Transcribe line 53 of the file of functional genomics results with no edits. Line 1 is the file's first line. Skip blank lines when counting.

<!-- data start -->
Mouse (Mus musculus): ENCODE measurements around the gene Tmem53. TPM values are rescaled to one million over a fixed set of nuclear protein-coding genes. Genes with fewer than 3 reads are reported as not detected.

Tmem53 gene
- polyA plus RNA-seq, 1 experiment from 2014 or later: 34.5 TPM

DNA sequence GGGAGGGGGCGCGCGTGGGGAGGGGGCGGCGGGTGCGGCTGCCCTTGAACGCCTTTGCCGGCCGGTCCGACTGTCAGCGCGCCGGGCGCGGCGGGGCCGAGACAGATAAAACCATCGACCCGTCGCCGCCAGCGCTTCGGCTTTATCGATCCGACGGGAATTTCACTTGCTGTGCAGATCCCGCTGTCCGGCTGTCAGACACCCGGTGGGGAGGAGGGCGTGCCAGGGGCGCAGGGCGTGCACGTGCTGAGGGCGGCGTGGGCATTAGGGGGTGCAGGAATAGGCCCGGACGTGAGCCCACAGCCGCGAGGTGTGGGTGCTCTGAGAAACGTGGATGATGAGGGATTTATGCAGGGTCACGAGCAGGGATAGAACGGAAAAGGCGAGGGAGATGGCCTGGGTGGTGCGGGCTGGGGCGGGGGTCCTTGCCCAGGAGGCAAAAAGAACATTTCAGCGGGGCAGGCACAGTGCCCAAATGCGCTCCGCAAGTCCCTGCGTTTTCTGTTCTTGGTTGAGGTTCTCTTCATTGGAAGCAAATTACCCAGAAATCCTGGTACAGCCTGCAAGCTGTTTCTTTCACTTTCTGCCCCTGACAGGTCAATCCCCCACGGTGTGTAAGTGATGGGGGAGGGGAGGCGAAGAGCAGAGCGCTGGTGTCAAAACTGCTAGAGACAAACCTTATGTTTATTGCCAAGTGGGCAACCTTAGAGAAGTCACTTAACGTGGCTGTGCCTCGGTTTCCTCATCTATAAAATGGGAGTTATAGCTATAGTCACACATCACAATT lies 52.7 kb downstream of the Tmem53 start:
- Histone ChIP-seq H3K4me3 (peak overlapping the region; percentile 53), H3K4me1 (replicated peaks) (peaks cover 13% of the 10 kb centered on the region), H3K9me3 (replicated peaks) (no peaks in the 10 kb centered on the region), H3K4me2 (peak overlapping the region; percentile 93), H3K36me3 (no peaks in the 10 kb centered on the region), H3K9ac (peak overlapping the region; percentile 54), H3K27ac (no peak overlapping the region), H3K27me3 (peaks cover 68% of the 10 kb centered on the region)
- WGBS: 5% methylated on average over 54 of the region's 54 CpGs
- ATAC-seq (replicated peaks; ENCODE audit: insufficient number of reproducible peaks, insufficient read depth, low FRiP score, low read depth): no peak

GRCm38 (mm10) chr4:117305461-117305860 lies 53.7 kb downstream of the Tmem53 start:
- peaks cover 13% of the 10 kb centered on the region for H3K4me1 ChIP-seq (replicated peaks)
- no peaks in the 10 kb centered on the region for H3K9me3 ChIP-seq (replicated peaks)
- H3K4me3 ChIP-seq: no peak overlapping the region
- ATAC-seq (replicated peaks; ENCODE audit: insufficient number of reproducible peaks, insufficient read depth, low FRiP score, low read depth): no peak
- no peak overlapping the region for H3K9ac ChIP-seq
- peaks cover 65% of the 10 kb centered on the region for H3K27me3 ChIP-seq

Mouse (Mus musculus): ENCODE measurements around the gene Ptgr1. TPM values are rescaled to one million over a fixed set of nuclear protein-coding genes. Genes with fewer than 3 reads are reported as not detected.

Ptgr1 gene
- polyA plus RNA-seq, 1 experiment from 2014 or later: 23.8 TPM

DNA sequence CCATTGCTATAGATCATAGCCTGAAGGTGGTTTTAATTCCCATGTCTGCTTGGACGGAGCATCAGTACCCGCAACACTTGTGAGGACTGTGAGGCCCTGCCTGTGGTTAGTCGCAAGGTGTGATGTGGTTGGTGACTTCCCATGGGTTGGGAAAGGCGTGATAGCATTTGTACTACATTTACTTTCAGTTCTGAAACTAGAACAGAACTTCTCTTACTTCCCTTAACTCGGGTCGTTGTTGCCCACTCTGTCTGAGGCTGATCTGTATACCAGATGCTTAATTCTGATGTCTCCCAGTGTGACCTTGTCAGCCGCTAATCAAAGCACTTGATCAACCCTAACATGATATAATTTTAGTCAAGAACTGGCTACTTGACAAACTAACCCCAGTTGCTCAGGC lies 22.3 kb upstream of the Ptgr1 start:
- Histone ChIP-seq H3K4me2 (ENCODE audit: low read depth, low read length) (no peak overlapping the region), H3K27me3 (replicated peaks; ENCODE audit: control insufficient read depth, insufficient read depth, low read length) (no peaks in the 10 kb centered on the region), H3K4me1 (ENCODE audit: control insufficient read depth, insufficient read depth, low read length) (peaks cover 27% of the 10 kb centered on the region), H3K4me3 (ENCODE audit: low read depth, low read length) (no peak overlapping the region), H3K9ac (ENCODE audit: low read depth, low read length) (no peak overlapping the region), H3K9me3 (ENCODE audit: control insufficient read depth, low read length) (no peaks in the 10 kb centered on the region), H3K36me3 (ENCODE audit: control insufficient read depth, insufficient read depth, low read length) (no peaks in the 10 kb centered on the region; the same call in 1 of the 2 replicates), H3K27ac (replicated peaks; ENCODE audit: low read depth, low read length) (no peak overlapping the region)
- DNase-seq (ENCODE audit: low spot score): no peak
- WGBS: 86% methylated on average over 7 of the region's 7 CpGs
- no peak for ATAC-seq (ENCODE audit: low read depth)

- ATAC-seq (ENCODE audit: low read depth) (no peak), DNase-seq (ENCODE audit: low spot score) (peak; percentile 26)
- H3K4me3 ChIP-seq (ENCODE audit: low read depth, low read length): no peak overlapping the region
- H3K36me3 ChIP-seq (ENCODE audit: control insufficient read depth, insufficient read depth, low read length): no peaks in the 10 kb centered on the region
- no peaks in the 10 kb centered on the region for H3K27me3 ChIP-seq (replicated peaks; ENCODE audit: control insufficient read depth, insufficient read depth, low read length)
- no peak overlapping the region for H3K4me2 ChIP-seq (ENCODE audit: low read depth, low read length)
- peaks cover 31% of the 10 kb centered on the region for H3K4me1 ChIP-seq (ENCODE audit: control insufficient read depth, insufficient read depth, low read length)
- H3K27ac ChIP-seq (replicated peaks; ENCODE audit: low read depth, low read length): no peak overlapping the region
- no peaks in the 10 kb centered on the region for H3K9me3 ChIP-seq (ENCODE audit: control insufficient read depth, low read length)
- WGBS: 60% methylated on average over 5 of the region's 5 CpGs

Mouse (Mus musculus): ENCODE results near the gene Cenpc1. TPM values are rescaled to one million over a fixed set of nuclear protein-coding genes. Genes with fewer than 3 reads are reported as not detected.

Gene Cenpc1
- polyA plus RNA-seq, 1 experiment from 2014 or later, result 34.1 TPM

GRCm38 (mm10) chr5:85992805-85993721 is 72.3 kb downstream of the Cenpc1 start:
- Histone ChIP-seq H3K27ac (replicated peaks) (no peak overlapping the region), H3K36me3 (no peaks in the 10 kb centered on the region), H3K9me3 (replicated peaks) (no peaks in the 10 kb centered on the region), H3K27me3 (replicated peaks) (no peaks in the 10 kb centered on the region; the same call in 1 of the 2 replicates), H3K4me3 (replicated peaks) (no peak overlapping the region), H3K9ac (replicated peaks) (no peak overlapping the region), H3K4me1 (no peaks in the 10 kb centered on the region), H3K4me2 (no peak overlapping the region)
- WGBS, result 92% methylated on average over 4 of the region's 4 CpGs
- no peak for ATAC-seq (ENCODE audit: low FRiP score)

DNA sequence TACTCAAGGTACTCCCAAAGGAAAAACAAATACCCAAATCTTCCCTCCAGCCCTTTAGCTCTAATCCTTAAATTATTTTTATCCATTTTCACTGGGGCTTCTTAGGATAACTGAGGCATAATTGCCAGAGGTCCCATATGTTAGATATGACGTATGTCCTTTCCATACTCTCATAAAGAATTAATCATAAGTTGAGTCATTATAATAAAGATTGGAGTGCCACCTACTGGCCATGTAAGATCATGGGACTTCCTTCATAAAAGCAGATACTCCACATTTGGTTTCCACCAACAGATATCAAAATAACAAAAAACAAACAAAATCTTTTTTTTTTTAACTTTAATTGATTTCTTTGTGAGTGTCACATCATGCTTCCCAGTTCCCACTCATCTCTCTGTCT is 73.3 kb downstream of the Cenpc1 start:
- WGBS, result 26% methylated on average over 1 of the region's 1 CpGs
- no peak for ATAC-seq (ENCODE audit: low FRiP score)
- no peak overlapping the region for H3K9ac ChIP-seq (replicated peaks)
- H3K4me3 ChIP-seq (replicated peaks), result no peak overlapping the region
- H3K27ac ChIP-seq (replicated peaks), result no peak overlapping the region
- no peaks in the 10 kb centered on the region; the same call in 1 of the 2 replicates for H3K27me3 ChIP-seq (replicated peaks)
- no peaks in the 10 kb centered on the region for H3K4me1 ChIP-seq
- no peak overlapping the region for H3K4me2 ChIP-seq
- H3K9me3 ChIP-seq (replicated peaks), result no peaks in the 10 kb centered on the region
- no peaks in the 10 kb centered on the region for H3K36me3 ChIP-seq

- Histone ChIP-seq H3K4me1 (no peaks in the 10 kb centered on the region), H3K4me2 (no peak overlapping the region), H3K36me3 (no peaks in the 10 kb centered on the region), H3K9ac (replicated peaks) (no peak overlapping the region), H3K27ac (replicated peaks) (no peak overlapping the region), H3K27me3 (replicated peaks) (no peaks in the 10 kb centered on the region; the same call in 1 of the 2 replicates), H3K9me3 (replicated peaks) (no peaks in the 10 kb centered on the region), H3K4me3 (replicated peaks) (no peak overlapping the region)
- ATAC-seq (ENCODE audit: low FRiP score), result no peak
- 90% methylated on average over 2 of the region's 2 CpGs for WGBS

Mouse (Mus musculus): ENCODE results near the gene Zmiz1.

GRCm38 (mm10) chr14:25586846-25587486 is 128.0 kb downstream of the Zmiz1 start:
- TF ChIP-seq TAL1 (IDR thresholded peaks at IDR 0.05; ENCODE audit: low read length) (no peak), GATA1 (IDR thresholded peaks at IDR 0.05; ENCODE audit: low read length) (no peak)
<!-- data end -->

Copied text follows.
Mouse (Mus musculus): ENCODE results near the gene Zmiz1.